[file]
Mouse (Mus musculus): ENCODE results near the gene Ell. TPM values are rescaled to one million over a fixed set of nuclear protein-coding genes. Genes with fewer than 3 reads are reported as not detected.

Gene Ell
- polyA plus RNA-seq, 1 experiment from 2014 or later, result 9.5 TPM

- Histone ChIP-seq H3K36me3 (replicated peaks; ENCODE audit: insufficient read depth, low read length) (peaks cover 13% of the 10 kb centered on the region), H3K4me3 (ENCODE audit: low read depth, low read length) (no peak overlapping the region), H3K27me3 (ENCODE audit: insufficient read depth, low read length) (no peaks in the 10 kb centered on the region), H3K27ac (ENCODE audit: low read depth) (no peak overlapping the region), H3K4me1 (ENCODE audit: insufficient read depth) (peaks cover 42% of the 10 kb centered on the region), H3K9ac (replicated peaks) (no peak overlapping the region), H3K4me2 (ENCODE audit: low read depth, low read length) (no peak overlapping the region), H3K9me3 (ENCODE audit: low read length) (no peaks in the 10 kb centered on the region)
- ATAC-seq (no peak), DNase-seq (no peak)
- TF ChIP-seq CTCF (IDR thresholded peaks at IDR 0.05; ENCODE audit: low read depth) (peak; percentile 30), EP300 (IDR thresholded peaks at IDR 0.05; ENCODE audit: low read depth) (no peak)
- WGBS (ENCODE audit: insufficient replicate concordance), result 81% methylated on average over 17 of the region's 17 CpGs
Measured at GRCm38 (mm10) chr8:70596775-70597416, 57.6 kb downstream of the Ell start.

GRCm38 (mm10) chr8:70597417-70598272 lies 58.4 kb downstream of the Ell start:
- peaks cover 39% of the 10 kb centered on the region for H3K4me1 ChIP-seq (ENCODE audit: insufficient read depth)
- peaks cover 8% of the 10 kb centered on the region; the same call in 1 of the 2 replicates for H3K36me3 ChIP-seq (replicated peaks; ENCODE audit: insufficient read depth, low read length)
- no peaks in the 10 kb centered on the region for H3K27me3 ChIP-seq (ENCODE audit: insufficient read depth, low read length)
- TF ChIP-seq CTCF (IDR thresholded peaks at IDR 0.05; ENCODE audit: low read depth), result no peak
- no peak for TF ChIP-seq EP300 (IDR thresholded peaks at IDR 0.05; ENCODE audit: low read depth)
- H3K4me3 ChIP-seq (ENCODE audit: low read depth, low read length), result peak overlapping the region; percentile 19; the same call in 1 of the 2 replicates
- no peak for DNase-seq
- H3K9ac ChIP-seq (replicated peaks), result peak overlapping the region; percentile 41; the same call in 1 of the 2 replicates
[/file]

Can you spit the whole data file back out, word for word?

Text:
Mouse (Mus musculus): ENCODE results near the gene Ell. TPM values are rescaled to one million over a fixed set of nuclear protein-coding genes. Genes with fewer than 3 reads are reported as not detected.

Gene Ell
- polyA plus RNA-seq, 1 experiment from 2014 or later, result 9.5 TPM

- Histone ChIP-seq H3K36me3 (replicated peaks; ENCODE audit: insufficient read depth, low read length) (peaks cover 13% of the 10 kb centered on the region), H3K4me3 (ENCODE audit: low read depth, low read length) (no peak overlapping the region), H3K27me3 (ENCODE audit: insufficient read depth, low read length) (no peaks in the 10 kb centered on the region), H3K27ac (ENCODE audit: low read depth) (no peak overlapping the region), H3K4me1 (ENCODE audit: insufficient read depth) (peaks cover 42% of the 10 kb centered on the region), H3K9ac (replicated peaks) (no peak overlapping the region), H3K4me2 (ENCODE audit: low read depth, low read length) (no peak overlapping the region), H3K9me3 (ENCODE audit: low read length) (no peaks in the 10 kb centered on the region)
- ATAC-seq (no peak), DNase-seq (no peak)
- TF ChIP-seq CTCF (IDR thresholded peaks at IDR 0.05; ENCODE audit: low read depth) (peak; percentile 30), EP300 (IDR thresholded peaks at IDR 0.05; ENCODE audit: low read depth) (no peak)
- WGBS (ENCODE audit: insufficient replicate concordance), result 81% methylated on average over 17 of the region's 17 CpGs
Measured at GRCm38 (mm10) chr8:70596775-70597416, 57.6 kb downstream of the Ell start.

GRCm38 (mm10) chr8:70597417-70598272 lies 58.4 kb downstream of the Ell start:
- peaks cover 39% of the 10 kb centered on the region for H3K4me1 ChIP-seq (ENCODE audit: insufficient read depth)
- peaks cover 8% of the 10 kb centered on the region; the same call in 1 of the 2 replicates for H3K36me3 ChIP-seq (replicated peaks; ENCODE audit: insufficient read depth, low read length)
- no peaks in the 10 kb centered on the region for H3K27me3 ChIP-seq (ENCODE audit: insufficient read depth, low read length)
- TF ChIP-seq CTCF (IDR thresholded peaks at IDR 0.05; ENCODE audit: low read depth), result no peak
- no peak for TF ChIP-seq EP300 (IDR thresholded peaks at IDR 0.05; ENCODE audit: low read depth)
- H3K4me3 ChIP-seq (ENCODE audit: low read depth, low read length), result peak overlapping the region; percentile 19; the same call in 1 of the 2 replicates
- no peak for DNase-seq
- H3K9ac ChIP-seq (replicated peaks), result peak overlapping the region; percentile 41; the same call in 1 of the 2 replicates